Analyzing the type of medication error in the current study showed that almost half of the medication error (47.8%) occurred during the study period was the type of giving medicine (by the nurse) to the patient without a doctor's prescription, which can also be referred to as the "wrong drug" error. After that, failure to consider drug interactions (17.1%), not giving the prescribed drug (omission) and giving the wrong drug to the patient (9.3%) are common forms of medication error. It seems that training nurses, adopting an evidence-based care approach and creating interaction and coordination among physicians and nurses and exchanging information about new drugs, making available pharmacology books in clinical departments, holding pharmacology conferences and attending full time pharmacists and pharmacologists in the hospital can play an effective role in reducing such errors.

Findings of Mulac et al. (2021) in Norway in a study using a modified version of the WHO Conceptual Framework for the International Classification for Patient Safety showed that the main types of medication errors in the studied hospitals were dosing errors (38%), omissions (23%) and wrong drug (15%) [32]. In another study, the most common type of medication error has been identified as the wrong dose and wrong administration [33]. In a study by Gebre et al. in Ethiopia, the main types of medication error were reported in the wrong drug, wrong dose and monitoring error [34]. The results of a study in Iran that examined medication error from the nurses' point of view showed that giving medicine at the wrong time, giving several oral medicines at the same time and giving painkillers after surgery without a doctor's prescription were the three most frequent types of medication error [22]. The findings of the present study are consistent with the mentioned results.

Examining the association between some factors and medication error in the present study showed no statistically significant relationship between medication error and the age, gender and marital status of nurses. This finding is consistent with the similar study, in which no significant relationship was observed between medication error and the two parameters of age and gender [33]. The results of some studies confirm the relationship between gender and medication error, for example, one study reported a higher prevalence of medication error in male nurses [27]. In this study no statistically significant relationship was found between the number of medication errors and the parameters of age and marital status [27], which is consistent with the results of the current study.

According to the research findings, the employment status of nurses is an important factor in the occurrence of medication error, so that the probability of medication error in corporate nurses was calculated to be 1.76 times more than that of permanent nurses, which could be due to the less work experience of corporate nurses and lack of job stability. Different studies have also reported a significant relationship between low work experience and medication error; for example, one study reported the highest medication error in nurses with less than 5 years of work experience [33]. Another study found no significant relationship between the employment status and the medication error [27].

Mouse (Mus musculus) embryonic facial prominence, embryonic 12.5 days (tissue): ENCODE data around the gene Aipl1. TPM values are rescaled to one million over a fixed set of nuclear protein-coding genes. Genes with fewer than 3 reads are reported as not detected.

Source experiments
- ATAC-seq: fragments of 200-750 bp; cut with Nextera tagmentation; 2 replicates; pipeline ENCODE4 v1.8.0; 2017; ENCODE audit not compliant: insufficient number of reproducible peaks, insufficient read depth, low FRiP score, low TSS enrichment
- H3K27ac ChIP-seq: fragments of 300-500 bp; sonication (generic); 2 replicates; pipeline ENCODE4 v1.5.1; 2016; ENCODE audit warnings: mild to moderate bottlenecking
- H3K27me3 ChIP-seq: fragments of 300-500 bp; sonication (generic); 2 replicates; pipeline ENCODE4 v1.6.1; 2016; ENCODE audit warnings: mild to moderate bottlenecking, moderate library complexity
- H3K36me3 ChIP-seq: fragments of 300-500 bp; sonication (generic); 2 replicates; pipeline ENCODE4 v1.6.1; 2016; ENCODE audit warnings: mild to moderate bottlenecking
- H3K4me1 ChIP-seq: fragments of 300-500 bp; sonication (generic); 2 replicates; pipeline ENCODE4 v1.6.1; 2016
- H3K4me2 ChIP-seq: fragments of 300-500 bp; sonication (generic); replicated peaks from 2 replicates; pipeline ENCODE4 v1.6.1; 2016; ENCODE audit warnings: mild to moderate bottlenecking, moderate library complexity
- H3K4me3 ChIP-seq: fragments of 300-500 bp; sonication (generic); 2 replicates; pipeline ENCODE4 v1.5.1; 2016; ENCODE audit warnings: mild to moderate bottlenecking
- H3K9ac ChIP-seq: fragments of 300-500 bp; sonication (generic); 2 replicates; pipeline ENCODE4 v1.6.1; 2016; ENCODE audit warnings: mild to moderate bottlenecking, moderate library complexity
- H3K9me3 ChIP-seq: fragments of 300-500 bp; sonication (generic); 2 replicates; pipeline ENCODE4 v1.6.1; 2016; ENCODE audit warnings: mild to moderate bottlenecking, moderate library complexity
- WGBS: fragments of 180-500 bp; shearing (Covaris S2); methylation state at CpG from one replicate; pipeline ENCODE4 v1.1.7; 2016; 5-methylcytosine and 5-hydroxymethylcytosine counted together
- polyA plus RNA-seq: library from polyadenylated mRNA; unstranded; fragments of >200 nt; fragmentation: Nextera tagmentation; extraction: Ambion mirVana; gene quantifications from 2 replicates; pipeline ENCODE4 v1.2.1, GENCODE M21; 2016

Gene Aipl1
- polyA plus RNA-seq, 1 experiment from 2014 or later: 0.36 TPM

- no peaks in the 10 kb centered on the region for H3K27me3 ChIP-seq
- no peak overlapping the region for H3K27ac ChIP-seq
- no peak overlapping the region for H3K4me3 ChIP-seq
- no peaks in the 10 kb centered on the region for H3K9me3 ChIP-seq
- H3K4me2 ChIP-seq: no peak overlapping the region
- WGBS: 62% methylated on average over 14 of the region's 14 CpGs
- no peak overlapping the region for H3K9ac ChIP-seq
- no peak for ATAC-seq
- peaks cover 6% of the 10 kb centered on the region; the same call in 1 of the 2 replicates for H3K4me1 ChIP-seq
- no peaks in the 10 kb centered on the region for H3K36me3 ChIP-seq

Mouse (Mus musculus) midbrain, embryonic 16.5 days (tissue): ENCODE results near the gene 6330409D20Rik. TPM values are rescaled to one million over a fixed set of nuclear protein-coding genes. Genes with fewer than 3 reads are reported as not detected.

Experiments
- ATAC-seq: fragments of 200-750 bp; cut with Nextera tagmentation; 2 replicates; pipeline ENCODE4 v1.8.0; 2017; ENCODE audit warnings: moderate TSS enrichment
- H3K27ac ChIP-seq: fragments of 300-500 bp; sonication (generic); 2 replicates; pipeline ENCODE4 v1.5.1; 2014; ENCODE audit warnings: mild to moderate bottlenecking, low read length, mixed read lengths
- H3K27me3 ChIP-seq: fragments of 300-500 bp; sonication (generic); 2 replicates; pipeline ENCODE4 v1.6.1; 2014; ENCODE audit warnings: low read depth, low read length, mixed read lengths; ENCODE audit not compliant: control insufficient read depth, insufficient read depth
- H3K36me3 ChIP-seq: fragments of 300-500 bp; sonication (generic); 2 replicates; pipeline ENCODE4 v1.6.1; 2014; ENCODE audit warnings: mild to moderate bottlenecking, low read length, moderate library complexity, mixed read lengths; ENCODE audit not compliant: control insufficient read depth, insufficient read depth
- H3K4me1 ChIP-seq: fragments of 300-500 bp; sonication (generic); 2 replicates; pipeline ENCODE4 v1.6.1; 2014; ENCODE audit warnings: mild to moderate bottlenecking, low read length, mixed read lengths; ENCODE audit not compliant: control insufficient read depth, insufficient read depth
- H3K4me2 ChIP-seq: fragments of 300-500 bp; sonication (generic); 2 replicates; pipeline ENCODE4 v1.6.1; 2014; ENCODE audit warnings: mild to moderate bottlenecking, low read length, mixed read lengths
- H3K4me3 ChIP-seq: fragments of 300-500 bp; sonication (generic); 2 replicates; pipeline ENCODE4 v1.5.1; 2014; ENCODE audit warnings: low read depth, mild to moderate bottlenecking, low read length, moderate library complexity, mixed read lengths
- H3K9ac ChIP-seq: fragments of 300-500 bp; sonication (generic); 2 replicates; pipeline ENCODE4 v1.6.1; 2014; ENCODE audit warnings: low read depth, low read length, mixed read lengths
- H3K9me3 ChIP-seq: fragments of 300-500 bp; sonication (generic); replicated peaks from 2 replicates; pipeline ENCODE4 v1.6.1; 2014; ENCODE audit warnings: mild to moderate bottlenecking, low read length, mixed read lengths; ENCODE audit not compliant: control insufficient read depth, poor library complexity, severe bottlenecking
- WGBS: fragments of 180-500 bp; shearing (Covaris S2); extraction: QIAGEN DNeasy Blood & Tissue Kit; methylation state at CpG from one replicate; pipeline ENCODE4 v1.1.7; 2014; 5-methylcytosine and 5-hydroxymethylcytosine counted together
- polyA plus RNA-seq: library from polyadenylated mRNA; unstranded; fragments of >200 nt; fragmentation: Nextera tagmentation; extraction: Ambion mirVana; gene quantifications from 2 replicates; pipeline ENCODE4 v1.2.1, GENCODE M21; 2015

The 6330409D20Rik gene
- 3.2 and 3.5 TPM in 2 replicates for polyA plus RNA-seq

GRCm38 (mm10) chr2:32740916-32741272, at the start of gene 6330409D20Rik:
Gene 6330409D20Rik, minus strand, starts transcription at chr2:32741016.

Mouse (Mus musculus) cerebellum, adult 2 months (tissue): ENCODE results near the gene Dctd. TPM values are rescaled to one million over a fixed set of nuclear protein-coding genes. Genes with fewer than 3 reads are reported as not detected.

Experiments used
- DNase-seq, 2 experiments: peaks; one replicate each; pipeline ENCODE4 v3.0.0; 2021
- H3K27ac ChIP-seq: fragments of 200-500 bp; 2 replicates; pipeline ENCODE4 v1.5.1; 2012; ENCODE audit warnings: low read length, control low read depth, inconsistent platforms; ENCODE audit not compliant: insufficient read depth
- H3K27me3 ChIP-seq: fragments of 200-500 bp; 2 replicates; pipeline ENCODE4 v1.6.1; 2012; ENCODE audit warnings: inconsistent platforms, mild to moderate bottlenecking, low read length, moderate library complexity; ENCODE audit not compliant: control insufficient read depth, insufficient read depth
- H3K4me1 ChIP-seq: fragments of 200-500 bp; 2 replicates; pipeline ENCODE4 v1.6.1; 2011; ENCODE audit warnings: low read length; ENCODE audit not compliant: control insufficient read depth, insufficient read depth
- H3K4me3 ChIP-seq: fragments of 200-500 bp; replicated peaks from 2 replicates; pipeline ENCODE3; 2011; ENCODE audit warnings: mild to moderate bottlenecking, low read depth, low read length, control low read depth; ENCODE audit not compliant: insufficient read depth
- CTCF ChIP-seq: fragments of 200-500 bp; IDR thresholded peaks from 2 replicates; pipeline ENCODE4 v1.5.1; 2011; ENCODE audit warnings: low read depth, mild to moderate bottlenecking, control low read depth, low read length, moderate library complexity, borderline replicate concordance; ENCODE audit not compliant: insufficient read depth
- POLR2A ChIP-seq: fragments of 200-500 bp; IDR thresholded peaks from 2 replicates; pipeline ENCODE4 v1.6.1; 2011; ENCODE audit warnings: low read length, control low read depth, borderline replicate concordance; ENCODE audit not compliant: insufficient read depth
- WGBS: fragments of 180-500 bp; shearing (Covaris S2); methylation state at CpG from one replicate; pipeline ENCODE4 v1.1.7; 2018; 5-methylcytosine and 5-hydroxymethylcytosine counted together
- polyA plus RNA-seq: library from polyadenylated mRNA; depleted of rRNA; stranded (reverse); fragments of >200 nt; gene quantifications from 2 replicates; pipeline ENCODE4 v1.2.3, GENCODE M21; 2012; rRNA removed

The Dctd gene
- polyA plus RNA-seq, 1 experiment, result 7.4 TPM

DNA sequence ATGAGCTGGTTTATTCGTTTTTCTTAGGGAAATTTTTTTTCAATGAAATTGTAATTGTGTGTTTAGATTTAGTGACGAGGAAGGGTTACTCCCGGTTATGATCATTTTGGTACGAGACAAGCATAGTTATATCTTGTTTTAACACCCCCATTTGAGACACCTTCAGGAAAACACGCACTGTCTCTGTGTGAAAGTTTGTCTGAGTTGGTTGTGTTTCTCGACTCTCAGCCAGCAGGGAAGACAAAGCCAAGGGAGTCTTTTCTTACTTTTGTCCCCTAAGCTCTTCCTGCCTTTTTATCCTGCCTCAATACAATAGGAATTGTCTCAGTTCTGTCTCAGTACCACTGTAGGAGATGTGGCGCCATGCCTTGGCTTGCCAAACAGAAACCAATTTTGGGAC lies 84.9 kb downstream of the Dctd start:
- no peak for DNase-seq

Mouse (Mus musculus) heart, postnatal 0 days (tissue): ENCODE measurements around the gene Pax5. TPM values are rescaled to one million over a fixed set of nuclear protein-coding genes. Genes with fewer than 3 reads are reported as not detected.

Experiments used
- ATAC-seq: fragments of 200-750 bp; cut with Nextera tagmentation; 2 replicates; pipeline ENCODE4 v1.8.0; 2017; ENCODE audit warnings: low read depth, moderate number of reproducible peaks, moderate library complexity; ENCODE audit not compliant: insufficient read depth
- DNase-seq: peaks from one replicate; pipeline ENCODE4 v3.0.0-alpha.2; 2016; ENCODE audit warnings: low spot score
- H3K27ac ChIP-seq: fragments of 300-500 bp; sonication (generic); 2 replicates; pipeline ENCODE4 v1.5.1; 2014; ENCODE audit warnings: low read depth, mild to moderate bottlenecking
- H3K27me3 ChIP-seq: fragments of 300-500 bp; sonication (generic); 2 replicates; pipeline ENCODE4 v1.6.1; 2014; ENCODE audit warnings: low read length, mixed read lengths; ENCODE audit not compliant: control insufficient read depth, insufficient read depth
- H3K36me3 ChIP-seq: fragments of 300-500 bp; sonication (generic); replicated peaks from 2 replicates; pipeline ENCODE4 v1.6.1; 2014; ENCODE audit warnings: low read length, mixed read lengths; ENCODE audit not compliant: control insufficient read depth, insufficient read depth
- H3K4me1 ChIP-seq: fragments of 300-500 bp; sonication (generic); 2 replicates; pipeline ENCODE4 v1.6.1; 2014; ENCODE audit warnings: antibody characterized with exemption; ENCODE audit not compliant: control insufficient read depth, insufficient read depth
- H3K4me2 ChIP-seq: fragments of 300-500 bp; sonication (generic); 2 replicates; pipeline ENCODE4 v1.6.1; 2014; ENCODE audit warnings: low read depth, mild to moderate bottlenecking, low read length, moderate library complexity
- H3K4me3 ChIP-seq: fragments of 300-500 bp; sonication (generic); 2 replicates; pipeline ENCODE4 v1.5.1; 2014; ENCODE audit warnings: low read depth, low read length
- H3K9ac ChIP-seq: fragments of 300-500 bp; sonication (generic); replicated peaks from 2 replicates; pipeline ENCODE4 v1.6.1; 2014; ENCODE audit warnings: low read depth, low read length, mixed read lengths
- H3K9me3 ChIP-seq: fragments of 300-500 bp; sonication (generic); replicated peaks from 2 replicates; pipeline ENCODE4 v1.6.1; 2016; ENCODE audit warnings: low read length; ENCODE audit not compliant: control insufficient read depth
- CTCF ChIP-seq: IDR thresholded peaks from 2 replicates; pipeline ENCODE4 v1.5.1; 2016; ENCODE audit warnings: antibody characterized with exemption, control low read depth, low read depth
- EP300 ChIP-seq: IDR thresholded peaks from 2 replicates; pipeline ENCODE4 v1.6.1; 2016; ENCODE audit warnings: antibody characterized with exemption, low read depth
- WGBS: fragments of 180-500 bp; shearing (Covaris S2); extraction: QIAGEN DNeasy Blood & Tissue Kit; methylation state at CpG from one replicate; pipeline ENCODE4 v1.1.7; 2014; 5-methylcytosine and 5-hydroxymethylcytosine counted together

In the present study, the prevalence rate of medication error in the morning and evening shifts was significantly lower than that in the night shift, which can be attributed to the sleepiness of the personnel and the subsequent decrease in their productivity. Previous studies also showed that the number of medication errors of nurses in night shifts was higher than in morning shifts [27], which is consistent with the results of the current study. Other studies also concluded that the probability of medication error occurring in night shifts is higher due to sleepiness of employees or shortage of personnel [29, 35, 36].

Study limitations

One of the limitations of the present study was the inaccessibility to the functional characteristics of nurses such as education, experience, as well as job components such as work pressure and working hours. Another limitation of the present study was the use of patients' medical records and conducting the study only in one hospital ward, which limits the generalizability of the findings.


The present study showed that giving medicine to the patient without a doctor's prescription and ignoring drug interactions had the highest prevalence of medication error. In addition, corporate employment status and night shift were the most important factors affecting on medication error. Therefore, preparing guidelines and training nurses about paying attention to doctor's orders and drug interactions can play an effective role in reducing such errors. Also, the use of experienced nurses alongside corporate nurses with less work experience and further supervision of nurses in the night shift can be effective in preventing medication errors.